The opinion of the court was delivered by: Philip S. Gutierrez United States District Judge
ORDER ACCEPTING FINDINGS AND RECOMMENDATION OF UNITED STATES MAGISTRATE JUDGE
Pursuant to 28 U.S.C. § 636, the Court has reviewed the Petition, records on file, and the Report and Recommendation of the United States Magistrate Judge. Further, the Court has engaged in a de novo review of those portions of the Report to which Petitioner has objected. The Court accepts the findings and recommendation of the Magistrate Judge. Petitioner's objections are overruled.
Regarding Ground Two, Petitioner contends the Report incorrectly "assum[ed]" that prosecution witness Conedy could not have entered a plea bargain in exchange for his testimony because Conedy testified at the preliminary hearing before he committed his crime. (Objections at 8-9.) Petitioner misunderstands the Report. The record did not support Conedy's declaration that he entered into a plea bargain in exchange for his testimony. (Report at 14-15.)
Conedy's testimony at trial against Petitioner was consistent with his testimony at the preliminary hearing, and Conedy committed his crime, and was convicted of the crime, in between the preliminary hearing and Petitioner's trial. Thus, Petitioner's argument that Conedy's trial testimony was motivated by a desire to obtain a special deal on his own case makes no sense. (Id.) Petitioner argues that Conedy's testimony at the preliminary hearing actually "resulted in the dismissal of the first information." (Objections at 6.) This is not a correct statement. At the conclusion of the preliminary hearing, the court held Petitioner to answer on Counts 1 and 2.*fn1 (LD 3 at 53.)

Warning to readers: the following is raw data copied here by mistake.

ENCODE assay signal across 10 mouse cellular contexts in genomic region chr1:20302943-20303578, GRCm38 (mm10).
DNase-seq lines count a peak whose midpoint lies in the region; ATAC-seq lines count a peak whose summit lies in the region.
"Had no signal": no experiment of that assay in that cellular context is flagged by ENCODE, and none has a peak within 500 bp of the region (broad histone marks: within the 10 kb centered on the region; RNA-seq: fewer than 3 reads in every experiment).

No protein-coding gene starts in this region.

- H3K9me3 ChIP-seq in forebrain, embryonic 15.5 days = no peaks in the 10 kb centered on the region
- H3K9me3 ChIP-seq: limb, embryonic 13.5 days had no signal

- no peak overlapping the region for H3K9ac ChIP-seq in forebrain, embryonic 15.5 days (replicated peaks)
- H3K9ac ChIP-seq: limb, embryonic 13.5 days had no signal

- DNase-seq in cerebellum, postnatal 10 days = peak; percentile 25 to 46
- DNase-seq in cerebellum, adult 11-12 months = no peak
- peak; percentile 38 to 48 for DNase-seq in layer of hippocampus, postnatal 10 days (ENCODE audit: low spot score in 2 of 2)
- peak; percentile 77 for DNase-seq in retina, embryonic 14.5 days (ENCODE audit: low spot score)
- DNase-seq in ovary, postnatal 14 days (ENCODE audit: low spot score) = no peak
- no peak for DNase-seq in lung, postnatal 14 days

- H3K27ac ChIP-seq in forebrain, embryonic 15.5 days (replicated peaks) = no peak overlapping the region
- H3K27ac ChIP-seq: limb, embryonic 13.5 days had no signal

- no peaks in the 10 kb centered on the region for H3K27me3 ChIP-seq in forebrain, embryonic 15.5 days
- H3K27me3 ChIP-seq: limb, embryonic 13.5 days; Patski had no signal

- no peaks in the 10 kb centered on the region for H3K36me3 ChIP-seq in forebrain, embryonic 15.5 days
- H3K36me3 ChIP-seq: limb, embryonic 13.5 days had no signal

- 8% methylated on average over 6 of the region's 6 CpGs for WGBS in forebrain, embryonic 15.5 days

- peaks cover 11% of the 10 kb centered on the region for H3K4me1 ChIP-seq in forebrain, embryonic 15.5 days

Petitioner next contends that the Report "fail[ed] to note" that Petitioner's first information was dismissed "due to Mr. Conedy's failure to appear at the 'first' scheduled trial." (Objections at 9 (citing LD 3 at 334-35).) Petitioner's contention is unsupported by the pages he cites from the record, nor is there anything in the record before the Court that indicates the first information in Case No. MA011469 was dismissed for that reason. In any event, the crucial point is that Conedy's testimony at Petitioner's trial was consistent with his testimony at the first preliminary hearing, which occurred before Conedy committed a separate crime that formed the basis of his later plea.*fn2 (Report at 14-15.)
Regarding Ground Three, Petitioner contends the Report used the incorrect legal standard in analyzing materiality under Napue v. Illinois, 360 U.S. 264, 79 S. Ct. 1173, 3 L. Ed. 2d 1217 (1959). Petitioner argues that "a Napue violation requires that the conviction be set aside whenever there is 'any reasonable likelihood that the false testimony "could" have affected the judgment of the jury.'" (Objections at 13 (citations omitted, emphasis in original).) To prevail on a Napue claim, a petitioner must show three elements: "(1) the testimony (or evidence) was actually false, (2) the prosecution knew or should have known that the testimony was actually false, and (3) that the false testimony was material." United States v. Zuno-Arce, 339 F.3d 886, 889 (9th Cir. 2003); Hayes v. Brown, 399 F.3d 972, 984 (9th Cir. 2005). Because the prosecutor neither knew nor should have known that Conedy gave false testimony, Petitioner cannot establish the elements of a Napue violation. (Report at 16.)
Petitioner's remaining objections are without merit.*fn3 Petitioner's requests for an evidentiary hearing (Objections at 12, 18, 21, 27) are DENIED because he has not shown that a hearing would enable him to prove factual allegations that, if true, would entitle him to federal habeas relief. Schriro v. Landrigan, 550 U.S. 465, 474, 127 S. Ct. 1933, 167 L. Ed. 2d 836 (2007); see also Cullen v. Pinholster, 131 S. Ct. 1388, 1398, 179 L. Ed. 2d 557 (2011).
IT IS ORDERED that Judgment be entered denying the Petition and dismissing this ...